Viewing posts from the copywriting category

It’s OK to get all emotional

About 90% of my work is B2B tech copywriting. But this piece is relevant to anyone in creative marketing, whether it’s B2B, B2C, tech, FMCG and anything else.

What’s been your most expensive purchase for your home?

For me, it’s been a cast iron woodburner that attracts people into the living room. It’s actually (whisper it) a gas fire. But visitors wouldn’t know … apart from the fact it generates welcome heat within seconds.

So how is this magical fire being marketed?

fire dull picThe product shots look something like this …

(Just to be clear, this fire is not the fire I’m talking about, but it’s a similar marketing picture.)

To me, this kind of image says:
Sanitised, clinical, anaemic, generic, characterless, impersonal and cold (ironic for a fire).

The words alongside the company’s photo are all about features, plus a few benefits thrown in: watch the flames and log-effects through a large ‘window area’, two heat settings, and a remote control, etc. Plus a list of all the sizes and connections required. There’s also a reference to “fits with your lifestyle” – whatever that means.

It’s boring and a bit ‘Noddy’. But someone in marketing probably considers it’s ‘safe’ and acceptable – because all the other fire manufacturers are doing exactly the same thing.

And that makes you think: What a massive opportunity to be different and to get a competitive advantage …

What if the company used a shot like this? (a different fire again) …

happy feet

And some words like this (I’ve written what the fire means to me) …

“We’re out at the cinema and come home late. The house is cold. But within moments, our living room is glowing with warmth. We sit beside the fire, laugh about the movie and have supper together. Home-made soup, crusty bread and whatever else we can raid from the fridge. Hilarious film. Great evening. Perfect ending. Winter nights wouldn’t be the same without our woodburner.”

Because the product is warm, the copy especially needs to be warm and passionate. It must speak to the senses. More than one. People relate to emotional and aspirational stories – especially everyday ones – not some unattainable dreams about climbing Everest.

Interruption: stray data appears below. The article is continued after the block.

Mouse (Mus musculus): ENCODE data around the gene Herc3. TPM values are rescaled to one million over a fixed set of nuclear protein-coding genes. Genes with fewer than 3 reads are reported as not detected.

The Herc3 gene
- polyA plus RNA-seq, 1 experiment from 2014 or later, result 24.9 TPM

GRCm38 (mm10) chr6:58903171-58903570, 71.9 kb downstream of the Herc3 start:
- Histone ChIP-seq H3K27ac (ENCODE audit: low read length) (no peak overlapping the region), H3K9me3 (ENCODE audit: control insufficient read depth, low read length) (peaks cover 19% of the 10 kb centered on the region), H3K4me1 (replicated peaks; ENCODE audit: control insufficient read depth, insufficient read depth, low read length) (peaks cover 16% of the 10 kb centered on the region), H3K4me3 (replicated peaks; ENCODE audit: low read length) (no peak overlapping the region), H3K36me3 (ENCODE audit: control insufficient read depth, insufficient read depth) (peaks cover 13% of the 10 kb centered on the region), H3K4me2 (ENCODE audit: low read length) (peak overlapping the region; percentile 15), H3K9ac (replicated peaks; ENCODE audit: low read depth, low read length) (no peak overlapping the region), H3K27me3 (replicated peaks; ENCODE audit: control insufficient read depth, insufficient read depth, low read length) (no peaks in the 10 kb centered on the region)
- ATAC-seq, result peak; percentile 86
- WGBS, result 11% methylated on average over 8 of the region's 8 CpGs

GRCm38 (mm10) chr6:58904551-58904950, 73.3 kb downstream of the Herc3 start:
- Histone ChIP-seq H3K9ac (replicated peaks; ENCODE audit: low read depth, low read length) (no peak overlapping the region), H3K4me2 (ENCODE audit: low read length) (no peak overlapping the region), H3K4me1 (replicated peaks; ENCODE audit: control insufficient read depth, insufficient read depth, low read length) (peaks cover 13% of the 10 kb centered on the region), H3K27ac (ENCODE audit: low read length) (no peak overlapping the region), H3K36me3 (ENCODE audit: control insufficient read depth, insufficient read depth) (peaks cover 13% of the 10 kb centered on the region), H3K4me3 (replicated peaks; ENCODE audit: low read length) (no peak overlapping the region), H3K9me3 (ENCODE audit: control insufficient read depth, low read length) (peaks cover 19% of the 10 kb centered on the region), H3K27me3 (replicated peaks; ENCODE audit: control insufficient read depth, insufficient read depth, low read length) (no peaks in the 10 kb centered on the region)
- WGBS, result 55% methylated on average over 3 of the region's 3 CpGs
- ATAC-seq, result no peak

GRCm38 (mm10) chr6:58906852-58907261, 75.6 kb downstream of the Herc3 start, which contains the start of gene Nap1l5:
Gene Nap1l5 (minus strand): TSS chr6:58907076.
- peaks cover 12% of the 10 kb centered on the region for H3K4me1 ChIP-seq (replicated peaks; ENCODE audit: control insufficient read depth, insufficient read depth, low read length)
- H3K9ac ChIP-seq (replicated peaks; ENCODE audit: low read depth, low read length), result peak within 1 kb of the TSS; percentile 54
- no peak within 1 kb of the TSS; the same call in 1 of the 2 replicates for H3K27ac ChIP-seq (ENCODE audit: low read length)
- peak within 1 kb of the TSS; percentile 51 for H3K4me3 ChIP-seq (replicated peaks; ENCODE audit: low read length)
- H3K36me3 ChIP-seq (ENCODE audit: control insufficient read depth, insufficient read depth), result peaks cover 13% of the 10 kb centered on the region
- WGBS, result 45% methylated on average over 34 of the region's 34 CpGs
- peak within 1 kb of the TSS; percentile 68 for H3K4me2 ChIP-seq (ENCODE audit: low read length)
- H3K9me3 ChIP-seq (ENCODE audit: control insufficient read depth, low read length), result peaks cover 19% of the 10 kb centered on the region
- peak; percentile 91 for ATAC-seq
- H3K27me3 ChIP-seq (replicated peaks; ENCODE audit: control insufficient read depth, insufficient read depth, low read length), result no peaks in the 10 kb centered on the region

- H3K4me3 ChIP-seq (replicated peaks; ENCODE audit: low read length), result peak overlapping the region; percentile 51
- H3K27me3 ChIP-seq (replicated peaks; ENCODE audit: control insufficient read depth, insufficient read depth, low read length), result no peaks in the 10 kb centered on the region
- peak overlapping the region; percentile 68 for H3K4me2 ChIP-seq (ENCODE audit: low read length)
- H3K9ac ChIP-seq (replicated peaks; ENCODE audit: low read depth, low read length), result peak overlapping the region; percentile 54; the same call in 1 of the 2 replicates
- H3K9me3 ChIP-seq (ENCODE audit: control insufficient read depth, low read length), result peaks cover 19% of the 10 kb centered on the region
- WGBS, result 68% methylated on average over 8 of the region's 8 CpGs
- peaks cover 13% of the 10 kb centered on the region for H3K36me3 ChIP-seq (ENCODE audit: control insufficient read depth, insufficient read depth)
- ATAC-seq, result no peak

This makes it much easier for customers to picture themselves as owners of a product – rather than to see a bland, cut-out shot and then try to connect this with their lives in a meaningful way. Not every customer is blessed with enough imagination to make the jump.

With B2B and tech copywriting, the same approach can be used. Business benefits are great. But what about personal benefits? What difference will Product X make to the lives of Dave, Sarah, Mike or whoever else is involved in the purchasing decision? How can you get them to invest some emotion in the product so they can be bothered to take the next step? People have to like it to want it. This is where creative e-books work well.

Great storytelling can make all the difference: Words that develop an emotional connection with the audience, addressing pain points and firing up their ideas and ambitions in a positive way. Product X really can change their lives for the better.

Otherwise we’re just creating bullet lists of features … about stuff in boxes.

The best things in life are not things.

Let’s talk more about people and their stories.

Contact me and let’s discuss some good ideas for your campaigns.

Avoid a Valentine’s Day marketing massacre

With Valentine’s Day almost upon us, I’d like to share a cautionary dating tale involving my wonderful friend Emma (not her real name). It’s more of a fairytale of the Grimmer variety. But stick with it. If you’re a marketing person, it may make you smile.

The story begins …

Like other professional 20-somethings, Emma doesn’t have much time for dating. But she’s made some good friendships at business networking events. She’s at one now …